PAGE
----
In this 70 page booklet, Mr. Rivers does not omit, “the fundamental principles which underlie ad regulate the Dance, and give it preeminence in the estimation of refined Society” (So there Mr. Darcy–If these references to Mr. Darcy and Sir William mystify you please see here: The Efficacy of Dancing)

Full descriptions of Modern Dance

It is from Mr. Rivers pages that I draw the following guidelines to ensure you do not disgrace yourself at your next ball.

Ball Room Etiquette

  1. Gentlemen you should dance first with the ladies in your own party (this goes without saying even in this modern age)
  2. If you have not previously met your dance partner then the acquaintance ends with the dance. In other words dancing together is not enough of an introduction to for you to presume an acquaintance. You should not accost a lady in the park just because you danced with her the previous evening. Nor can a lady extend an invitation or acknowledge the said gentleman on so slight an excuse as having danced together.
  3. Unless it is at a private party–at a private party one presentation is sufficient to claim further acquaintance if one wishes.
  4. A lady should not engage herself to dance with another man without the permission of her escort (this applies to public balls not private)
  5. Likewise a gentleman does not invite a lady to dance without first asking permission of her escort.
  6. At private parties or Germans (I told you to watch out for the German) ladies my make their own engagements after first  dancing with her own escort.
  7. You should  not leave one set to join another unless you make an apology to those in your set and explain your reason for leaving. ( Such as your partner being over come with faintness)
  8. If you do choose to leave a set you cannot return for  in so doing you “forfeit your right to be there.
  9. “It is bad taste to dispute the occupancy of a place in a set” (such as being the head couple)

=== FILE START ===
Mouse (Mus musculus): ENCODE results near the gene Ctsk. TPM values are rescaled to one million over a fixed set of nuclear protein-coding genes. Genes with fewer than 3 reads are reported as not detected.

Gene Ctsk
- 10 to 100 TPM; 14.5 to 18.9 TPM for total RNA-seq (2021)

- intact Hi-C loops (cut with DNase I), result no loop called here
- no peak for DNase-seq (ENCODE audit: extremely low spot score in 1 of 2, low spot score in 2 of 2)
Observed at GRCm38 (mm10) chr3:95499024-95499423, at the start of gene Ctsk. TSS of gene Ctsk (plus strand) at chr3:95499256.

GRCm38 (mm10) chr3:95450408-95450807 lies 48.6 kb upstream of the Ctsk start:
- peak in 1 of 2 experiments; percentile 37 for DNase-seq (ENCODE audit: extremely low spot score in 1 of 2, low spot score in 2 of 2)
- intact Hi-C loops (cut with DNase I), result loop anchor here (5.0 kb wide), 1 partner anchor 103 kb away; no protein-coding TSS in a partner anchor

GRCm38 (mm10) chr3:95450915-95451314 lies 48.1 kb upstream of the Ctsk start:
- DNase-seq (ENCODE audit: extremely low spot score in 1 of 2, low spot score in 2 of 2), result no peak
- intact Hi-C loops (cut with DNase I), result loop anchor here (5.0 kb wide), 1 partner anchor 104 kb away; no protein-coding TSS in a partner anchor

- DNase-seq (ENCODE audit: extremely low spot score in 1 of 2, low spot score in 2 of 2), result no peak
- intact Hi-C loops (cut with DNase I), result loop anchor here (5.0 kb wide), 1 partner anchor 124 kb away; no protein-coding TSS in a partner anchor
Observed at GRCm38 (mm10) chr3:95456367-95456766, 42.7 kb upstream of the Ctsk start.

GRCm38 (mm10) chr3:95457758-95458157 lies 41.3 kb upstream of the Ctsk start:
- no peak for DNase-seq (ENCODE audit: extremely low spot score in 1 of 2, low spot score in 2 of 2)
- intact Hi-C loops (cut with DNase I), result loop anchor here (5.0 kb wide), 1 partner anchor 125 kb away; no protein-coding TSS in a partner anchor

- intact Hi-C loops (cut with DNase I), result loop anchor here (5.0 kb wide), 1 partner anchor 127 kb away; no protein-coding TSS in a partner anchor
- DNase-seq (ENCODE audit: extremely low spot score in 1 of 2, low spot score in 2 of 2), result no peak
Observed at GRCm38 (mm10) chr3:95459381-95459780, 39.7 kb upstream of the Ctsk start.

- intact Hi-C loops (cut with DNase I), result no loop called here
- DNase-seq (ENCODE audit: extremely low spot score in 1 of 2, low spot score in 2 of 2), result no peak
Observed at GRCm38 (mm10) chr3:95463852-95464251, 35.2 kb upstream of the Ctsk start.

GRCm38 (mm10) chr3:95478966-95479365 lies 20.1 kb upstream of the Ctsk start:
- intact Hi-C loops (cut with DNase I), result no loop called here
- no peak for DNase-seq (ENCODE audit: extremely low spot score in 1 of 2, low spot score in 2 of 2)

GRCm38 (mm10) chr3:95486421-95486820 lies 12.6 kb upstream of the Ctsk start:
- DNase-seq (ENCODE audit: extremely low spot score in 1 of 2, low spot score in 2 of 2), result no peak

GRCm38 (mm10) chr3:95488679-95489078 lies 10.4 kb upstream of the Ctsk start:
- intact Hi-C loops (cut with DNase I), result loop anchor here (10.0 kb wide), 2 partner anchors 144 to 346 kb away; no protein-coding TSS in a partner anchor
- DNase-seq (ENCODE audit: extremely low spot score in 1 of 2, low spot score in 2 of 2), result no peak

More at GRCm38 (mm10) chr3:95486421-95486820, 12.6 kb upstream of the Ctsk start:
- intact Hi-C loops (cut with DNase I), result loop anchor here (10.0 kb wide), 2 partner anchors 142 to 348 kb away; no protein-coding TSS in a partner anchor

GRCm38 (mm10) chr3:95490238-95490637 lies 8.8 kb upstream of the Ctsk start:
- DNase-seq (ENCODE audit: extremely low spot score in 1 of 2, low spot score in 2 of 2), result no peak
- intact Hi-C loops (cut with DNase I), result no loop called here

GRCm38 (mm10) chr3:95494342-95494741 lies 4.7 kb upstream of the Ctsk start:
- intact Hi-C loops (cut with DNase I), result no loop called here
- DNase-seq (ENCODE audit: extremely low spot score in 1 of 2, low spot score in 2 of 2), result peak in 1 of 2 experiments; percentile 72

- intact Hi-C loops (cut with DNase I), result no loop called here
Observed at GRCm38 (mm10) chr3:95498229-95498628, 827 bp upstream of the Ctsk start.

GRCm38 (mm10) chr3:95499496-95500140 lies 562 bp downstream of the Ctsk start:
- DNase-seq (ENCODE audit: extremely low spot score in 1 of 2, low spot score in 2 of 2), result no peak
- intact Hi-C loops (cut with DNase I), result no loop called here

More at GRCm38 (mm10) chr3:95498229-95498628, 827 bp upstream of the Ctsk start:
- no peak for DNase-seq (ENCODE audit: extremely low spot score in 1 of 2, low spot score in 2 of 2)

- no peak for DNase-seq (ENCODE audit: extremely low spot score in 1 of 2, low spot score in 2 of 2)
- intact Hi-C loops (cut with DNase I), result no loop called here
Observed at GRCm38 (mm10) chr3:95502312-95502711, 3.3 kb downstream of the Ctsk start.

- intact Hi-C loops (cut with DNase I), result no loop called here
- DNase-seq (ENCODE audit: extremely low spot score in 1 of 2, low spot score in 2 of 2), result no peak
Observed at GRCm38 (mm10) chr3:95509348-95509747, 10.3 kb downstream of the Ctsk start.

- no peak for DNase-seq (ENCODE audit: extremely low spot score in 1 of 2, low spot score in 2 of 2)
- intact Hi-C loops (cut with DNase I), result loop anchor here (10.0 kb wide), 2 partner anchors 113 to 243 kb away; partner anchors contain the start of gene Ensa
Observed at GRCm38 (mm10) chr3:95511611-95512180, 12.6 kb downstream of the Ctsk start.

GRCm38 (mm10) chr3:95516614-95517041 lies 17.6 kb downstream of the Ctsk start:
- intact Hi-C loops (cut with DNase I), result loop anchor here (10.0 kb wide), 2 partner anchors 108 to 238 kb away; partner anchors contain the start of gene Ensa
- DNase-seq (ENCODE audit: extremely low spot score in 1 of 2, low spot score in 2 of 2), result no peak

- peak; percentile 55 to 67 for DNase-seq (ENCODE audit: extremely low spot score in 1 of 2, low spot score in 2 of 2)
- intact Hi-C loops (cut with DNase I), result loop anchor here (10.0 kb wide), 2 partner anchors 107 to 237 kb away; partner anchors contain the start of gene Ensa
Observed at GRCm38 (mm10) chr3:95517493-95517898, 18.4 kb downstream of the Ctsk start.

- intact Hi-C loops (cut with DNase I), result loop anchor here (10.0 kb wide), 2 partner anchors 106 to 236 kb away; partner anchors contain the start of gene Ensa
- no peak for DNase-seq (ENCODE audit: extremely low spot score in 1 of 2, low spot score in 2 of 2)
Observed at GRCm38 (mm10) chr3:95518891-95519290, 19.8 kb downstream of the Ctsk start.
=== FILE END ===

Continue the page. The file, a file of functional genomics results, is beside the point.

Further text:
10. “Do not correct the mistakes of those who are in the same set.” (Does this mean it is okay to criticize the dance skills of the neighboring set?)

And last but not least:

11. If not in the set at the time the music begins, explanations and apologies are always in order, and no ill feeling should be expressed.

 Dances to Know

What a beautiful sight, a well appointed room and a company of skilled dancers.

What a beautiful sight, a well appointed room and a company of skilled dancers.

Ballet--Okay so Mr. Rivers does not list ballet, nor was ballet as we know it performed at Victorian balls however all the modern dances featured require knowledge of the five ballet positions, so it is best to brush up on these before continuing

The Polka–the polka was popular and had many variation including: Redowa, Mazourka, Bohemian and Russe, it has a quick time and involves hopping.

The Quadrille— and its variations–Caledonians, Diagonal, Prince Imperial and Waltz or the sports inspired variations Quadrille Lawn Tennis and Quadrille Polo. Or you may choose to honor a branch of the armed services with a Quadrille National Guard (more on the Quadrille next week)

Lancers–The Kemble Lancers was especially arranged by Mr. Rivers and dedicated to the Kemble Dramatic Society of Brooklyn.

Schottische-a dance with hops and turns to a count of 8 beats

The Rustic Reels-Either the Great Western or the Virginia or Sir Roger de Coverly.

The Cottilon-a complicated dance taking up half or all of an evening made up of any combination of 37 possible figures or games. Like the Quadrille it will have it’s own post.

Happy Dancing!